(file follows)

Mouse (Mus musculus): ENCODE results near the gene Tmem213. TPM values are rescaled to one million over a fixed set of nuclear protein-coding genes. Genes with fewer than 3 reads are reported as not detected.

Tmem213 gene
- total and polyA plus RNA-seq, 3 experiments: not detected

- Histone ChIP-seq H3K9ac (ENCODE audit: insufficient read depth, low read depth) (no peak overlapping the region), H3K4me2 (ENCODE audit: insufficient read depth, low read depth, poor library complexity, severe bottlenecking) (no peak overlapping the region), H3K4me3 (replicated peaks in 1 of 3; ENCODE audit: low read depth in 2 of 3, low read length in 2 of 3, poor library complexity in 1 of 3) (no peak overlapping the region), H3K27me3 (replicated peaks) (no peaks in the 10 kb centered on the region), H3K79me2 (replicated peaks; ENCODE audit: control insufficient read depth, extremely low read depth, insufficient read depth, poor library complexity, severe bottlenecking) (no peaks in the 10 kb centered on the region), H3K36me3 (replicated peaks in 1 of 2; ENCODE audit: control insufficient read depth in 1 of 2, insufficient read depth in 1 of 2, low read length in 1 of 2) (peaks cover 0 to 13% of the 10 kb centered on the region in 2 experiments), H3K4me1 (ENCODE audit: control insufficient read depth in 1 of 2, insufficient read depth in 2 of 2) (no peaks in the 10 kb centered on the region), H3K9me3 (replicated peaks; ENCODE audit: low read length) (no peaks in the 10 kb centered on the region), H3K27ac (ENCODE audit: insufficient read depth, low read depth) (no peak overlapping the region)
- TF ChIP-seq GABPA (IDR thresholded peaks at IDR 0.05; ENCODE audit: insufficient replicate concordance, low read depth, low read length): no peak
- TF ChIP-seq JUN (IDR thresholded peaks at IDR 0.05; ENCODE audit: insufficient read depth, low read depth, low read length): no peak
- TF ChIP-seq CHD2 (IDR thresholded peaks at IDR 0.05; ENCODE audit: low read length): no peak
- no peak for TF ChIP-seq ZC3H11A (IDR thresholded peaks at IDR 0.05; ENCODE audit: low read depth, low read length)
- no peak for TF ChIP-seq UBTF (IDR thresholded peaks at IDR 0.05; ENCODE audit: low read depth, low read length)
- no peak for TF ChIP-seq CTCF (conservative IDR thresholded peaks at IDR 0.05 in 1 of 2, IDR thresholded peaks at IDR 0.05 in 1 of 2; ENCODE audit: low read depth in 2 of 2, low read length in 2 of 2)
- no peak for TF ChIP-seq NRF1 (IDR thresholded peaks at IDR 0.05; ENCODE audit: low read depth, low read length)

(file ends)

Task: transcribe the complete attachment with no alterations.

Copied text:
Mouse (Mus musculus): ENCODE results near the gene Tmem213. TPM values are rescaled to one million over a fixed set of nuclear protein-coding genes. Genes with fewer than 3 reads are reported as not detected.

Tmem213 gene
- total and polyA plus RNA-seq, 3 experiments: not detected

- Histone ChIP-seq H3K9ac (ENCODE audit: insufficient read depth, low read depth) (no peak overlapping the region), H3K4me2 (ENCODE audit: insufficient read depth, low read depth, poor library complexity, severe bottlenecking) (no peak overlapping the region), H3K4me3 (replicated peaks in 1 of 3; ENCODE audit: low read depth in 2 of 3, low read length in 2 of 3, poor library complexity in 1 of 3) (no peak overlapping the region), H3K27me3 (replicated peaks) (no peaks in the 10 kb centered on the region), H3K79me2 (replicated peaks; ENCODE audit: control insufficient read depth, extremely low read depth, insufficient read depth, poor library complexity, severe bottlenecking) (no peaks in the 10 kb centered on the region), H3K36me3 (replicated peaks in 1 of 2; ENCODE audit: control insufficient read depth in 1 of 2, insufficient read depth in 1 of 2, low read length in 1 of 2) (peaks cover 0 to 13% of the 10 kb centered on the region in 2 experiments), H3K4me1 (ENCODE audit: control insufficient read depth in 1 of 2, insufficient read depth in 2 of 2) (no peaks in the 10 kb centered on the region), H3K9me3 (replicated peaks; ENCODE audit: low read length) (no peaks in the 10 kb centered on the region), H3K27ac (ENCODE audit: insufficient read depth, low read depth) (no peak overlapping the region)
- TF ChIP-seq GABPA (IDR thresholded peaks at IDR 0.05; ENCODE audit: insufficient replicate concordance, low read depth, low read length): no peak
- TF ChIP-seq JUN (IDR thresholded peaks at IDR 0.05; ENCODE audit: insufficient read depth, low read depth, low read length): no peak
- TF ChIP-seq CHD2 (IDR thresholded peaks at IDR 0.05; ENCODE audit: low read length): no peak
- no peak for TF ChIP-seq ZC3H11A (IDR thresholded peaks at IDR 0.05; ENCODE audit: low read depth, low read length)
- no peak for TF ChIP-seq UBTF (IDR thresholded peaks at IDR 0.05; ENCODE audit: low read depth, low read length)
- no peak for TF ChIP-seq CTCF (conservative IDR thresholded peaks at IDR 0.05 in 1 of 2, IDR thresholded peaks at IDR 0.05 in 1 of 2; ENCODE audit: low read depth in 2 of 2, low read length in 2 of 2)
- no peak for TF ChIP-seq NRF1 (IDR thresholded peaks at IDR 0.05; ENCODE audit: low read depth, low read length)